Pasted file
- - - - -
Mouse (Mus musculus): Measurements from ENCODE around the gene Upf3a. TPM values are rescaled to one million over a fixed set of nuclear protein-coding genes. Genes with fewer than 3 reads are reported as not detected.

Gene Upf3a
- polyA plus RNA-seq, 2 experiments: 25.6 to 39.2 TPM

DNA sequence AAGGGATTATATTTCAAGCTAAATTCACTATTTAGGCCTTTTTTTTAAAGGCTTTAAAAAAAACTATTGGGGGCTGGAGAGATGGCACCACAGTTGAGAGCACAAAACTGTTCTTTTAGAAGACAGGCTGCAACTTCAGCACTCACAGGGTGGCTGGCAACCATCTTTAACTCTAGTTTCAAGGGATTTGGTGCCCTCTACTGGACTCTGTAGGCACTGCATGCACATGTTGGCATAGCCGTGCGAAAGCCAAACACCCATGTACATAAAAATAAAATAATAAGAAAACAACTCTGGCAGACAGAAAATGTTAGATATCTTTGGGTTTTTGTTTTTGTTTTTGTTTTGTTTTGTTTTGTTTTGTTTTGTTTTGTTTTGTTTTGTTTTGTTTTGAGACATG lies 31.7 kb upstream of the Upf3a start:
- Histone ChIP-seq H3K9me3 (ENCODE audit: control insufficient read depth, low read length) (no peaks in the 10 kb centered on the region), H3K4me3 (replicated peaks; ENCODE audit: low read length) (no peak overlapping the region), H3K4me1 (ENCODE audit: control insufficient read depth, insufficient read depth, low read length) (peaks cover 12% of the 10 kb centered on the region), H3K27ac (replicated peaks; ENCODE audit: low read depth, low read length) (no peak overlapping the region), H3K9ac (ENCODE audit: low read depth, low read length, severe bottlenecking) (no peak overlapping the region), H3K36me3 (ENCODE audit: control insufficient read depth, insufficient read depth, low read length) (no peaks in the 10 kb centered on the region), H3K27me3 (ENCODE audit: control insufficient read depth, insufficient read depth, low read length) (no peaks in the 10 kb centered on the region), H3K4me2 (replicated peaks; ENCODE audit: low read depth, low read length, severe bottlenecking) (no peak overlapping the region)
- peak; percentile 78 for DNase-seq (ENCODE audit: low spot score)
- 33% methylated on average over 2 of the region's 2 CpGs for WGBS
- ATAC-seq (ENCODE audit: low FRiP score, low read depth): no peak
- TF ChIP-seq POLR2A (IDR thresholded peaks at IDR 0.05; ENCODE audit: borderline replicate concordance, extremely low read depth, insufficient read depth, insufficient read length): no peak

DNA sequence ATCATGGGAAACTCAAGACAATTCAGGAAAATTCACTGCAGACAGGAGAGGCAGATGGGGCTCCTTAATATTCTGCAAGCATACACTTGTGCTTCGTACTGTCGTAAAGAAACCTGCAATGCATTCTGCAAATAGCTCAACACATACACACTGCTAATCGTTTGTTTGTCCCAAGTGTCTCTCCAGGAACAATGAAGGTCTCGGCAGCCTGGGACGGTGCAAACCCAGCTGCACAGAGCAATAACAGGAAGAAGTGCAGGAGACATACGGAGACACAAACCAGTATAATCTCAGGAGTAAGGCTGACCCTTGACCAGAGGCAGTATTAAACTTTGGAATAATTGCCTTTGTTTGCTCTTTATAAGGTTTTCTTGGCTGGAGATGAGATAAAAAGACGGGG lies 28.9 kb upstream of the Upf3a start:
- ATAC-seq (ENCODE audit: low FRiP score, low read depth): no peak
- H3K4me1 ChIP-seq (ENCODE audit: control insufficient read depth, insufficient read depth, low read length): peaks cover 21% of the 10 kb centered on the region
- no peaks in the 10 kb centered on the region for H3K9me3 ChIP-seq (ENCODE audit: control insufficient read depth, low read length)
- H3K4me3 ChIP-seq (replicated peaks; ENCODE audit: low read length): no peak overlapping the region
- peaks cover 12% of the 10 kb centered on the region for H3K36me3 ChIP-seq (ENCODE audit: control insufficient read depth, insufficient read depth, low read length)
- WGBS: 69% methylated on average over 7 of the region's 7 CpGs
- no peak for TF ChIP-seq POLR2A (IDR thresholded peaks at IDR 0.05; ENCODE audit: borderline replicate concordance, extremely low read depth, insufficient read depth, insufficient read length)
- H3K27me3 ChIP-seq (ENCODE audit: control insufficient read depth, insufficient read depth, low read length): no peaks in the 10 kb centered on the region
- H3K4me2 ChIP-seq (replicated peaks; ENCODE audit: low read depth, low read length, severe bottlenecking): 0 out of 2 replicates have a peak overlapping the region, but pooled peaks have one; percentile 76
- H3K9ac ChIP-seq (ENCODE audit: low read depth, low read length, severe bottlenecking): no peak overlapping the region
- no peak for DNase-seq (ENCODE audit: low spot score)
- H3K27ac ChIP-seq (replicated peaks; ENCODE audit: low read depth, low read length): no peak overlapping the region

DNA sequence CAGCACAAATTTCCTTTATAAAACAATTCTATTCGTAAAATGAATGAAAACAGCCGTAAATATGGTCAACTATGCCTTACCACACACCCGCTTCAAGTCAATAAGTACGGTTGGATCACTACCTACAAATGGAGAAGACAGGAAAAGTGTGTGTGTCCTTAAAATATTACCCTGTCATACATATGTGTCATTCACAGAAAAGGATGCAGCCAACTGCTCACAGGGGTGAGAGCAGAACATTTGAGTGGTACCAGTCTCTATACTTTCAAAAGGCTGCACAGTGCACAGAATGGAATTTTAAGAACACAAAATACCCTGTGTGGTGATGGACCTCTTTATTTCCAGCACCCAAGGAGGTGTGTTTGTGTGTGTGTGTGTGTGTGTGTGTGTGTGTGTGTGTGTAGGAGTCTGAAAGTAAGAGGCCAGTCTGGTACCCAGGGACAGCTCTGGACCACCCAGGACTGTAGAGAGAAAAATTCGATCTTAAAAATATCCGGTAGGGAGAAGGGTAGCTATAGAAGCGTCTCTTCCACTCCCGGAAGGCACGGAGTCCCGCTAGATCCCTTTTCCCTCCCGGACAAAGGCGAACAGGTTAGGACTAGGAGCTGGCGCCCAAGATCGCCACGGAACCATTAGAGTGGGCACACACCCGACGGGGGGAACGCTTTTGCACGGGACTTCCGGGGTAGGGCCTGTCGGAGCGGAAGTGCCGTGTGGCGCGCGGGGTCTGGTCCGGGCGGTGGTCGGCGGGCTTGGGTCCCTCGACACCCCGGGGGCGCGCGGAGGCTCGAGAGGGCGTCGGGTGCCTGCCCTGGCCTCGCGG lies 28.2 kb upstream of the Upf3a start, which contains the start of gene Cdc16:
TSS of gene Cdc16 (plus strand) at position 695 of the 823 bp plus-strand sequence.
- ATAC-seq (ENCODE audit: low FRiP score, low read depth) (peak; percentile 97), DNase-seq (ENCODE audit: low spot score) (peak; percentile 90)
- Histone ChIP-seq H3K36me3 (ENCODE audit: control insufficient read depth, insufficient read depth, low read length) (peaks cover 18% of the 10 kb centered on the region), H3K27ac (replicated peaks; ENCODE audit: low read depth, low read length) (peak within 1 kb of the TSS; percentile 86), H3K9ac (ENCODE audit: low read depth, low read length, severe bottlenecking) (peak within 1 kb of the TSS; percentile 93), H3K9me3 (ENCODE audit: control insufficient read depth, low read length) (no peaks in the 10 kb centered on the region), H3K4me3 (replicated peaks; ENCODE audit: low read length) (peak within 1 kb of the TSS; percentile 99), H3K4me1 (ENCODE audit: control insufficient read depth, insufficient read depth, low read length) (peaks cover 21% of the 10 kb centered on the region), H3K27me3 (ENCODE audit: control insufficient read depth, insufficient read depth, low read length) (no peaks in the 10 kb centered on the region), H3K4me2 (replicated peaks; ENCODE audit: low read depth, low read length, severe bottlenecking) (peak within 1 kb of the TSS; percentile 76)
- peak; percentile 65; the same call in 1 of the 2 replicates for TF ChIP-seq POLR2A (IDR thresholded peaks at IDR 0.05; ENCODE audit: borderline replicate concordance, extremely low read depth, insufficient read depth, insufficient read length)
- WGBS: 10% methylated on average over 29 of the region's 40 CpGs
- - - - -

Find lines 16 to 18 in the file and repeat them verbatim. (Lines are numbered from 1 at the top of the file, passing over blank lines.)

- WGBS: 69% methylated on average over 7 of the region's 7 CpGs
- no peak for TF ChIP-seq POLR2A (IDR thresholded peaks at IDR 0.05; ENCODE audit: borderline replicate concordance, extremely low read depth, insufficient read depth, insufficient read length)
- H3K27me3 ChIP-seq (ENCODE audit: control insufficient read depth, insufficient read depth, low read length): no peaks in the 10 kb centered on the region